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Old 11-26-2014, 03:12 PM   #1
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1971 27' Overlander
Mt Pleasant , South Carolina
Join Date: Nov 2014
Posts: 6
Need advice! Buying 1971 Overlander

Hello everyone! This is my first post. I'm new to Airstreams and RVing in general, but I've fallen in love with the idea of owning one of my own. I've looked at quite a few over the past few months and come across this one two blocks from my house! She wants $8000. I've looked at it 3 times, each time coming back to the forum for guidance... Here's what I've discovered.
All original everything, nothing has been updated, but it was used frequently by the owner before this one. The owner that has it now has allowed it to sit in front of her furniture store for the past year. Two tires are flat, appear to have dry rot. The fridge needs a new gasket. Missing propane tanks, hookup appears in good condition. The interior is super clean, no smell! Even with original green shag carpet. A few items of concern... I jumped on the bumper and the entire trailer moved, so there doesn't seem to be any evidence of rear end sep, but I'm not totally convinced... I'll have to tear out the carpet to be sure, but I didn't see any apparent signs of floor damage or soft spots. There's definitely been some leaking in the rear compartment. Opened that up and found some rot, but the flooring directly under the toilet/ bathtub appear in good shape... I feel like I'll probably be overpaying at $8k, but I have been looking for a while and this one is in the best shape I've seen with others asking $6-$7500 in far worse condition. I cannot find a single rivet missing and the exterior/windows are in fantastic shape, some minor dents on the bumper. No sign of rust on bumper or hitch.
I am expecting to buy new axle, replace gasket, possibly fridge. I'd like to completely renovate interior eventually. I'm located in Charleston, SC. If like to have it looked at by a professional... Any suggestions?Again, I'm a complete novice, so any advice would be GREATLY appreciated!! Thanks in advance!!! -Ashley

Here are a few pics: not the best, she's been using it as a storage unit so hard to see some stuff.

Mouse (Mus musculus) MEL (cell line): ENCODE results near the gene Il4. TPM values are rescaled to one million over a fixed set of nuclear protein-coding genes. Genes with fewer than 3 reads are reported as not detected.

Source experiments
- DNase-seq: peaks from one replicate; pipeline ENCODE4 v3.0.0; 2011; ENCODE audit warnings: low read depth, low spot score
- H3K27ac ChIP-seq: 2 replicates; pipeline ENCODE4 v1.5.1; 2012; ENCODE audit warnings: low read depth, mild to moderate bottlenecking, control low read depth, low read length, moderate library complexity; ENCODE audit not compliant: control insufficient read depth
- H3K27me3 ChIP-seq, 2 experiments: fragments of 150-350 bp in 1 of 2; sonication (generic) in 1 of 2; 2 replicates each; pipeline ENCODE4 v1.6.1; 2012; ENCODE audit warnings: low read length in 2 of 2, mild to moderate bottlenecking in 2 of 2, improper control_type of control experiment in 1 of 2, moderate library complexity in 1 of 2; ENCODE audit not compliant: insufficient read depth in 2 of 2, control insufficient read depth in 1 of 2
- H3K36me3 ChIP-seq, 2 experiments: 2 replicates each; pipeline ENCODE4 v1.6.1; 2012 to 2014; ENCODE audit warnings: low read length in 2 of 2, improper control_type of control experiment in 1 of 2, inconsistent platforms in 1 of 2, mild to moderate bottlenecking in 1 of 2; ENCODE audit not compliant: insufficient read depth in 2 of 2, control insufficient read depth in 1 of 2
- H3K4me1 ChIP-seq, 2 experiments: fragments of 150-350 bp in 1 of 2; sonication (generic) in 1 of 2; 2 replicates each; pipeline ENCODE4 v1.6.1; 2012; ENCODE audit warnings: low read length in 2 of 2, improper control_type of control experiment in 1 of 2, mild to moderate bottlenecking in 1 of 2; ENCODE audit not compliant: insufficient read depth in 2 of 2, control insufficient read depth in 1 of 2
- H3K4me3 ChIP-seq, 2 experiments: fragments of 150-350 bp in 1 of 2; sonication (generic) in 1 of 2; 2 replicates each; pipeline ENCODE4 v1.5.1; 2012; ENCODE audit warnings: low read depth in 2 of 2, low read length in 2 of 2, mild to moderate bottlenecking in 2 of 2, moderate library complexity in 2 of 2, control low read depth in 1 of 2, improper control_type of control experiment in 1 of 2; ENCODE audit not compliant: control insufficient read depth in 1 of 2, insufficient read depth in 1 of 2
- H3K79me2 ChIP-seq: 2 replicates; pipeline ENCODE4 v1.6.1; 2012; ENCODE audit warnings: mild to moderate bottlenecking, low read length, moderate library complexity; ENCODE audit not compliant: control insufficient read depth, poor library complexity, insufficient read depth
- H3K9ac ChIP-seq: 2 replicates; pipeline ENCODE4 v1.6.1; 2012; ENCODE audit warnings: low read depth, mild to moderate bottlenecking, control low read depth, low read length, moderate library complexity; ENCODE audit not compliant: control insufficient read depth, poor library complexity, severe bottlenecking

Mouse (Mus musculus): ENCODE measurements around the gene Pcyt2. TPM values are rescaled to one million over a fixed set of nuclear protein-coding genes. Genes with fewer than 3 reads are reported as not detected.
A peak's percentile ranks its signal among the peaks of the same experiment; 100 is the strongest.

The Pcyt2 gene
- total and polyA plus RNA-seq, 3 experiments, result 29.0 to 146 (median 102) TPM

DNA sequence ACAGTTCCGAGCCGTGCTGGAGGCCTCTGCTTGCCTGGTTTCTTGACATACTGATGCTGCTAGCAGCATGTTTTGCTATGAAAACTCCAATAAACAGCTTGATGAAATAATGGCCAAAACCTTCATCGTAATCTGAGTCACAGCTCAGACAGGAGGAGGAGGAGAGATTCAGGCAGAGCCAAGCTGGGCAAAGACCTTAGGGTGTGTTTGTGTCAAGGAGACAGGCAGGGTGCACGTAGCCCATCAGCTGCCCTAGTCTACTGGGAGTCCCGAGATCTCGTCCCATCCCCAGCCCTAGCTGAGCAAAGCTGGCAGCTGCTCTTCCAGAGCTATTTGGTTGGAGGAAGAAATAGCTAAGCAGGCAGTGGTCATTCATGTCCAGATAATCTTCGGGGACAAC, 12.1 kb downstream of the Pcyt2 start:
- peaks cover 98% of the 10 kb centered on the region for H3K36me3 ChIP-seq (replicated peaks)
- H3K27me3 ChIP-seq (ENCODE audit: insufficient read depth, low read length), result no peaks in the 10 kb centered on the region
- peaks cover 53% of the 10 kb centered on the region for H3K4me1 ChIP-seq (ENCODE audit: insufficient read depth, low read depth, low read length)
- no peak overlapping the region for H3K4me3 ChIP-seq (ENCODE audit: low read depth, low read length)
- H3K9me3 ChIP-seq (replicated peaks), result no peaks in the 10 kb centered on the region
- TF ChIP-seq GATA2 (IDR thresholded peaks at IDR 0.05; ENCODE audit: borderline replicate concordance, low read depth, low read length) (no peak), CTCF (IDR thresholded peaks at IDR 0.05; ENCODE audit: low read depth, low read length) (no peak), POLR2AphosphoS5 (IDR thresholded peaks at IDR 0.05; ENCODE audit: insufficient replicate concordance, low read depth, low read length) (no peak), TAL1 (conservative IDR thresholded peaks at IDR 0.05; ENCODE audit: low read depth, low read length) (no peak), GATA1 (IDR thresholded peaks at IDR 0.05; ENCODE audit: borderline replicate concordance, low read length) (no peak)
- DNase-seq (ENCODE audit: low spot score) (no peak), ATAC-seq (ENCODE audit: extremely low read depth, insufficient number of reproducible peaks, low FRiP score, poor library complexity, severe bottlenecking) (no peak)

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Old 11-26-2014, 05:22 PM   #2
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1969 23' Safari
1974 Argosy 22
1964 24' Tradewind
Victoria , British Columbia
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Your picture links did work work. Try again to repost them.

Even without seeing the pics though... if it is as you described and you are handy 8 grand is a reasonable price for the amount of work you have listed, prices do vary by region though. In my neck of the woods if I saw it come up for that price I would bring it home but I do love to rescue to original ones. I am doing a shell on partial floor replacement right now on a '69 and it really isn't that hard to do.

Leya
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Old 11-26-2014, 08:21 PM   #3
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1973 21' Globetrotter
Houston , Texas
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Welcome to the Forums!

Can't see the pics, but will give my standard advice: The more "original" a trailer is, the more work you will have to do. If you haven't already, download the buyer's inspection checklist from the "Portal" page, and go through it. Don't be shy about poking at the floor along the perimeter with a screwdriver.

As for the price, it is a matter of what the market will bear, and what you are willing to pay. For $8k, I would expect a trailer to be safe to tow, and "campable," but with the typical random fixes needed. Axles are seemingly expensive, but one of the easiest chores a vintage trailer will need. Rear end separation is major surgery. I wouldn't pay $8k with a trailer that needs the rear end repaired.

Good luck!
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Old 11-26-2014, 08:47 PM   #4
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1974 Argosy 20
2014 20' Flying Cloud
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I think you probably will find a lot more to renovate, replace and repair than you may feel now. Any 43 year old rig will need most of the appliances replaced, the plumbing is probably leaking or shot, the electrical including the converter/charger will need replacement along with the fuse block, the lockset will need repair or replacement and so on. You already know about the tires, axels, gas tanks, and some floor issues. BTW, a 71 has no gray water tank either, you know.